This very much gives the lie to those who still believe that having plenty of chimneypots nearby guarantees a pub a healthy trade if run even half decently. Clearly, it doesn’t, and indeed it is the large, purpose-built 20th century pubs that seem to have suffered worst from the recent tide of closures. Only a few months ago, the similar Greyhound in Adswood closed its doors for the last time and has now been flattened. In contrast, a mile down the road, pubs are thriving on the Didsbury village drinking circuit. A brewery representative said:
“...the ethnic mix and the ages of the residents that live behind the Gateway make it difficult to draw trade to the pub. There are large numbers of elderly residents and non British groups who for ethnic and religious reasons are not regular pub visitors. So it’s the pub’s catchment area that is against the pub rather than the competence or otherwise of the brewery. The cinema/bowling alley/fast food complex opposite does the Gateway no favours as it attracts mainly teenagers who will not visit a ‘pub that their dad might visit’”.The role of changes in the social mix of an area in affecting the viability of pubs has often been underestimated. It’s a simple fact of life that for cultural reasons people of South Asian origin aren’t going to visit pubs to anything like the same extent as the indigenous British and Irish, and nothing pubs do short of closing down and becoming Indian restaurants is going to change that.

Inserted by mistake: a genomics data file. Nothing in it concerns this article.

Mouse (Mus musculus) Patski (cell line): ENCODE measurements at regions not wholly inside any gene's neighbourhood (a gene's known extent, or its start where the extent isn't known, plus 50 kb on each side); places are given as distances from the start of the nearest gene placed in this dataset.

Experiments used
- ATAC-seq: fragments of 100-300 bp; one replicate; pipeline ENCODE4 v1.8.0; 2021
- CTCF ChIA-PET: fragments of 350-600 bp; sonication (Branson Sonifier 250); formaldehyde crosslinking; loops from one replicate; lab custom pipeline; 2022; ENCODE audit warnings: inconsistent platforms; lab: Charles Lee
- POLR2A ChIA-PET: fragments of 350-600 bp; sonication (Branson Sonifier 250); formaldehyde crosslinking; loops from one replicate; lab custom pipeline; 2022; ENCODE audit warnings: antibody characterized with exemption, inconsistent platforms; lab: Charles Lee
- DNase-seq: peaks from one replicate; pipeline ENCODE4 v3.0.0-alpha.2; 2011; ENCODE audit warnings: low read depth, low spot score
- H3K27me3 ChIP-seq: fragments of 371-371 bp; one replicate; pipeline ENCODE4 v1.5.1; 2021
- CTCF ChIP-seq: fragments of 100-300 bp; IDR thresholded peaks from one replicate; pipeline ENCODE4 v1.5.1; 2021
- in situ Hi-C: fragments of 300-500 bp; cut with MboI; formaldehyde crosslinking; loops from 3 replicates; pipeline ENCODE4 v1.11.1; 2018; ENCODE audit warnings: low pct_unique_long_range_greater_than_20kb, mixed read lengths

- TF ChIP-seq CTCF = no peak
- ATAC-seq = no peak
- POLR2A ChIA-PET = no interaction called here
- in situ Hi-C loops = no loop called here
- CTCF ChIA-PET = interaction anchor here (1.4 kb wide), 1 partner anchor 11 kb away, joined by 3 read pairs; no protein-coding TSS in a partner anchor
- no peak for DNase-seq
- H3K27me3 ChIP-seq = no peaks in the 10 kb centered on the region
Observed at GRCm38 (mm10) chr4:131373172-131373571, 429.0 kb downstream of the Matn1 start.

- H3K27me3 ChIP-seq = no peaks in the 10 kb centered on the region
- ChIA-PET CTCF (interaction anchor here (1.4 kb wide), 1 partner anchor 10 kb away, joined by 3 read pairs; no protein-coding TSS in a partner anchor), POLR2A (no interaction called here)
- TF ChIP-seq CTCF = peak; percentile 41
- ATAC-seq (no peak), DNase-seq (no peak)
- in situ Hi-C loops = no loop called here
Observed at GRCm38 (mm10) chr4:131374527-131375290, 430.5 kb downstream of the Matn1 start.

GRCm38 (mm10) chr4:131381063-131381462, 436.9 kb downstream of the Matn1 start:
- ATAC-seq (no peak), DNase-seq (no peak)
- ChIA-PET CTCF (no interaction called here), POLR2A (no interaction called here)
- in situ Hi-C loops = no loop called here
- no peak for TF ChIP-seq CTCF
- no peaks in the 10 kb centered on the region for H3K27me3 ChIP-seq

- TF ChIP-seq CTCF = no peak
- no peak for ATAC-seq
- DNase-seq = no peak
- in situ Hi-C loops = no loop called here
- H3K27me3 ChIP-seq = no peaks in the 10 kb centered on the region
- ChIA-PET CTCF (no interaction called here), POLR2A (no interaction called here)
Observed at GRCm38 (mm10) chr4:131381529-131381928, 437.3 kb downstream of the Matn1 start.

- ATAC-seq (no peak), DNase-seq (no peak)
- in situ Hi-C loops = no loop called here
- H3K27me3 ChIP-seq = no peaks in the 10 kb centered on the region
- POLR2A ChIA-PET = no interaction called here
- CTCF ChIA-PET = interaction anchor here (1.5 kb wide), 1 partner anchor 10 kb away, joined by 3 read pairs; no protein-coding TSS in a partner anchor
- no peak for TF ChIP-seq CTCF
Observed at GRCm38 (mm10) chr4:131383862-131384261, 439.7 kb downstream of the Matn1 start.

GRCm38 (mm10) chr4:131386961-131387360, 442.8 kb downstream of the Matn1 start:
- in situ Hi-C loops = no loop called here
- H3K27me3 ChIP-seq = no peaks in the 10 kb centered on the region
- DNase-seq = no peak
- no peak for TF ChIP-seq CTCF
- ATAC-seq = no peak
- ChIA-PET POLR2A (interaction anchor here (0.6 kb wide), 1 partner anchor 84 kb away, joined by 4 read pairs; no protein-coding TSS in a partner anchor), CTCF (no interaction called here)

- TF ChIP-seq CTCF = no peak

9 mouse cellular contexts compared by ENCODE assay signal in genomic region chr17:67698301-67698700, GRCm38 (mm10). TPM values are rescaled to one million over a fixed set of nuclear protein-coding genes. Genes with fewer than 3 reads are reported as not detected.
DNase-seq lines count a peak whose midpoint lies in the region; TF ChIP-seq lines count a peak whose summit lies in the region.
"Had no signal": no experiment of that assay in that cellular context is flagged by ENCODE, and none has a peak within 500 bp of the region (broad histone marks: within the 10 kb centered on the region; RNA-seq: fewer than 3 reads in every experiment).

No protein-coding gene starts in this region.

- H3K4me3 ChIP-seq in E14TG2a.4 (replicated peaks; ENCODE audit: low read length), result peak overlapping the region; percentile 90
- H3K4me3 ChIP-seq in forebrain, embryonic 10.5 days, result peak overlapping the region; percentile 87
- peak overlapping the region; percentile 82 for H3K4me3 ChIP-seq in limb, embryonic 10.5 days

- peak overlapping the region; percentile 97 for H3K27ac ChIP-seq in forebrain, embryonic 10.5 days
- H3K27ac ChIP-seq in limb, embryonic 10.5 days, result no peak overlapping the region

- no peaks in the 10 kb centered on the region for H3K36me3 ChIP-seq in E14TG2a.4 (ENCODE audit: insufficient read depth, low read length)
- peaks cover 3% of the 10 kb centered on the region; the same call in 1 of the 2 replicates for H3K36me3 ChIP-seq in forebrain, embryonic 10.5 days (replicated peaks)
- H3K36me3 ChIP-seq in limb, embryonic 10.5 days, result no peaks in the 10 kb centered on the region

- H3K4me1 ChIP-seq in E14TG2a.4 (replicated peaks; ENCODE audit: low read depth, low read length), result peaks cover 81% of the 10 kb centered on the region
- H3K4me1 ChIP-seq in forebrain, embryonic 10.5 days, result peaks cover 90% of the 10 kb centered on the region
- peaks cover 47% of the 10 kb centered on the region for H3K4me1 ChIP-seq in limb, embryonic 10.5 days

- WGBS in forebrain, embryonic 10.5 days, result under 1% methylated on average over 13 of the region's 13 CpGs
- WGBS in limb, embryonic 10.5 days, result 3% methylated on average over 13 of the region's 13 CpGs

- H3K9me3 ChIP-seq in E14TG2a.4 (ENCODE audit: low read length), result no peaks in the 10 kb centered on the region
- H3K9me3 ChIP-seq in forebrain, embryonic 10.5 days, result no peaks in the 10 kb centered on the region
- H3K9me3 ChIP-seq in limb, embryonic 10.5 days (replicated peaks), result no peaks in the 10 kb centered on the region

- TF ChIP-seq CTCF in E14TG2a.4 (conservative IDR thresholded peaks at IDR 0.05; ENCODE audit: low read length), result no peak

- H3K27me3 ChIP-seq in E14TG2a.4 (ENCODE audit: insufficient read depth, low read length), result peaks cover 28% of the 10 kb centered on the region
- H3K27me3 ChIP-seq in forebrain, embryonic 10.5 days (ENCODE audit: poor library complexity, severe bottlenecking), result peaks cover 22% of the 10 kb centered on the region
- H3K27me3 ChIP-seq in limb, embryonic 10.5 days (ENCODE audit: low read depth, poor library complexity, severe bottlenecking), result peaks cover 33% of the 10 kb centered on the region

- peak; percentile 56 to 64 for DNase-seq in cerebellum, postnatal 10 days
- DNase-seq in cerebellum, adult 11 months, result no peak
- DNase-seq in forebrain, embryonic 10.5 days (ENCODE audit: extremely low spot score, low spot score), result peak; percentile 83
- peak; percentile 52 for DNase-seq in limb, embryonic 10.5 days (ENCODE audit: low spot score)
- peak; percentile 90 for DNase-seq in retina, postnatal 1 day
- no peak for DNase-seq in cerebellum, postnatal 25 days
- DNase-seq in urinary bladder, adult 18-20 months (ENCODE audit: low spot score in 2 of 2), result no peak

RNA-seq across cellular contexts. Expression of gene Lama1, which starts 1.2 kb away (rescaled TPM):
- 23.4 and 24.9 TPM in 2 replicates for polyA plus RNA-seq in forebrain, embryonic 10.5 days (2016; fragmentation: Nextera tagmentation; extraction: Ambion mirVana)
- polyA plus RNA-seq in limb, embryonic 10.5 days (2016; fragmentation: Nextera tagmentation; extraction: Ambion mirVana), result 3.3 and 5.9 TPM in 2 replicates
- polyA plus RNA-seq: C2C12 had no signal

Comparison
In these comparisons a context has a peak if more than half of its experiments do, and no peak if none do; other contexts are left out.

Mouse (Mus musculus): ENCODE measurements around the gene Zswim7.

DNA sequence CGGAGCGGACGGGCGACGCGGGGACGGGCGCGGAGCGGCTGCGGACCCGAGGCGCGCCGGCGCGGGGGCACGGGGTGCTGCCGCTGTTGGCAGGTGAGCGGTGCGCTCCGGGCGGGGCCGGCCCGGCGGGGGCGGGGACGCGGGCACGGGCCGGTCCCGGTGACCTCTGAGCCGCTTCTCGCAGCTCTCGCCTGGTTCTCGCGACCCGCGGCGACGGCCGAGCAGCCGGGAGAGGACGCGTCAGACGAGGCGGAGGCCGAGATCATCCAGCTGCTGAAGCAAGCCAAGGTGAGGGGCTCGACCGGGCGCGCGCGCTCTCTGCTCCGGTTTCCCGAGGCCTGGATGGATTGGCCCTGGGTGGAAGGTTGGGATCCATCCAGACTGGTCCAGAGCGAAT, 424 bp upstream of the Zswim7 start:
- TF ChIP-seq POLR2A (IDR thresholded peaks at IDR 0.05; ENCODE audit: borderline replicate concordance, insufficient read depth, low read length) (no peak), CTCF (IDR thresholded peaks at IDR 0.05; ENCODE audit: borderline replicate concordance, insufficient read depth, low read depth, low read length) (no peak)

One possible solution for the Gateway could have been to build an accommodation lodge next door and turn it explicitly into a dining venue. Only just up the road, on the other side of the leisure complex, a new, purpose-built pub, the Bell House, does precisely that. But the Gateway, on a cramped site in the fork between two major roads, just didn’t have the room for extra car parking or new construction, and so it has paid the price. It won’t be the last, either.